Is Cameron Chicken? The Great UK Election Debate Debate
While presidential debates are a fixture of the American political scene, and the idea of a candidate refusing to take part in them is pretty much unthinkable, televised encounters between party leaders in the UK are a novelty. The first debate only took place in Britain in 2010, and their future is already uncertain. Negotiations over proposed debates in the run-up to the May 7th general election have descended into a row between politicians, and between the governing Conservative party and the media.
David Cameron is refusing to take part in a head-to-head debate with Labour opposition leader Ed Miliband, prompting Miliband to call Cameron a “chicken” who’s “running scared of the British people.” Broadcasters have threatened to press ahead with that debate, and with two more that would also include the leaders of other parties, and to "empty chair" Cameron if he doesn’t participate. The row follows months of wrangling between broadcasters and party strategists over the timing and format of the debates.
Cameron has always maintained he won’t take part in any debates during the period of the official election campaign, which will commence when Parliament is dissolved on March 30, claiming they would be a sideshow that would distract from "real" campaigning. He has agreed to take part in one debate before then, with Miliband, Liberal Democrat leader Nick Clegg, UKIP leader Nigel Farage and the leaders of the Green Party and Scottish and Welsh nationalists.
While Cameron isn’t "running scared" – the Conservatives are slightly ahead of or tied with Labour in most polls, and can point to falling unemployment and one of the world’s fastest-growing economies – he’s certainly open to charges of hypocrisy. As opposition leader in 2010 he threw down the debate gauntlet to Labour Prime Minister Gordon Brown, and mocked Brown mercilessly for his initial reluctance to take part.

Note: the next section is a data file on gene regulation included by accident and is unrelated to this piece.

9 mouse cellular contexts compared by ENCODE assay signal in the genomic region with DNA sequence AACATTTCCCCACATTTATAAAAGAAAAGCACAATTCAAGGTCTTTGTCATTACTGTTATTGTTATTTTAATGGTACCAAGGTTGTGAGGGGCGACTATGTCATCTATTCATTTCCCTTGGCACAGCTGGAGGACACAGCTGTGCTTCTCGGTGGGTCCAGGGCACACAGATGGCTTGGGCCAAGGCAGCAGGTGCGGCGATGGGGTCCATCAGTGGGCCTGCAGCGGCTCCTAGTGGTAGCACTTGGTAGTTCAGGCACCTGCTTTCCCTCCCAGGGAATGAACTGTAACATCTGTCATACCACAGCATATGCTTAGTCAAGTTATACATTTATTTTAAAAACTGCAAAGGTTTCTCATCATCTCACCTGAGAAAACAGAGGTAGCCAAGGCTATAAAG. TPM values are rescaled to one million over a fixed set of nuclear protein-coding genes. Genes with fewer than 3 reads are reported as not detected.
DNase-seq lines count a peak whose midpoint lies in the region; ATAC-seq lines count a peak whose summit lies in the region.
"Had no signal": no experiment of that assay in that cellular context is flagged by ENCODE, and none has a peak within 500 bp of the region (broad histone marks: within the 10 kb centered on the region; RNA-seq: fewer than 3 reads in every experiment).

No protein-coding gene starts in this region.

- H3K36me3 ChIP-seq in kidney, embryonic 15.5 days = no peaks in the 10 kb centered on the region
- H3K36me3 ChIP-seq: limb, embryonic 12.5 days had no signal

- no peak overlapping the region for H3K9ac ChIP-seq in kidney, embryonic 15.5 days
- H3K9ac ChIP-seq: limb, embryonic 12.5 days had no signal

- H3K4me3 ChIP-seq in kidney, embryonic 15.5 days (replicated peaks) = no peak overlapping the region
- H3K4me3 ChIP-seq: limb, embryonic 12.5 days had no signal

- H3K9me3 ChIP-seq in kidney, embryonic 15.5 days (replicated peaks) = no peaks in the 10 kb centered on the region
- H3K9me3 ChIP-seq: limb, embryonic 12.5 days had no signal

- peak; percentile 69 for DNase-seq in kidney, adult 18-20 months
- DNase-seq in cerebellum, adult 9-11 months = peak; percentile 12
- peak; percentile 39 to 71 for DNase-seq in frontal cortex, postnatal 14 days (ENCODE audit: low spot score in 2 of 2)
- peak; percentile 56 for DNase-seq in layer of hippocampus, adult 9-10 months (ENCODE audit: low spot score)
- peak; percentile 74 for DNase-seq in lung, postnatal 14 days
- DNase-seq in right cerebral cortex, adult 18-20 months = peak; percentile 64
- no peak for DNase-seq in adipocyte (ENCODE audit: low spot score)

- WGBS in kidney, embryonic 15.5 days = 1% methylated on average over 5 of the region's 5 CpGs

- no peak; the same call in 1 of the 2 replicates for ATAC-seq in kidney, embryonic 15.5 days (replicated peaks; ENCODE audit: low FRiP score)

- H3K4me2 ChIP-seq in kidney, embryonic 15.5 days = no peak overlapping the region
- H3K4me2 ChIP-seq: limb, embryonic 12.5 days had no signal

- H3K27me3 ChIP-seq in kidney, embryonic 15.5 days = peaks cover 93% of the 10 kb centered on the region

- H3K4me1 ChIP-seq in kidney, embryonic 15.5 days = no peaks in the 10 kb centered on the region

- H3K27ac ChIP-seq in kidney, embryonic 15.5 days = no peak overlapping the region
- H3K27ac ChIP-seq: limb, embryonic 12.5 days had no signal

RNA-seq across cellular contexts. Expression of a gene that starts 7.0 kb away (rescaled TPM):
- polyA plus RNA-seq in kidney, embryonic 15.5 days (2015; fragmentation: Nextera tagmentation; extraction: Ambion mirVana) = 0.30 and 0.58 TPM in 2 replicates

But Cameron isn’t stupid, and he believes he has little to gain by debating Miliband, and much to lose. While Britain’s economy has recovered under the Conservative-Lib Dem coalition, the Tories remain vulnerable to the kind of emotive, substance-free attacks on their austerity policies, and on issues such as healthcare, in which Miliband specializes, and for which a TV debate would provide the ideal forum.
Cameron also has a point about the debates being a distraction. In 2010 they produced a great deal of heat but very little light -- although they did move the polls in favor of the Lib Dems, Britain’s proverbial protest party, after Clegg took advantage of his relative obscurity to portray himself as the pragmatic outsider who would put an end to the Conservative-Labour duopoly.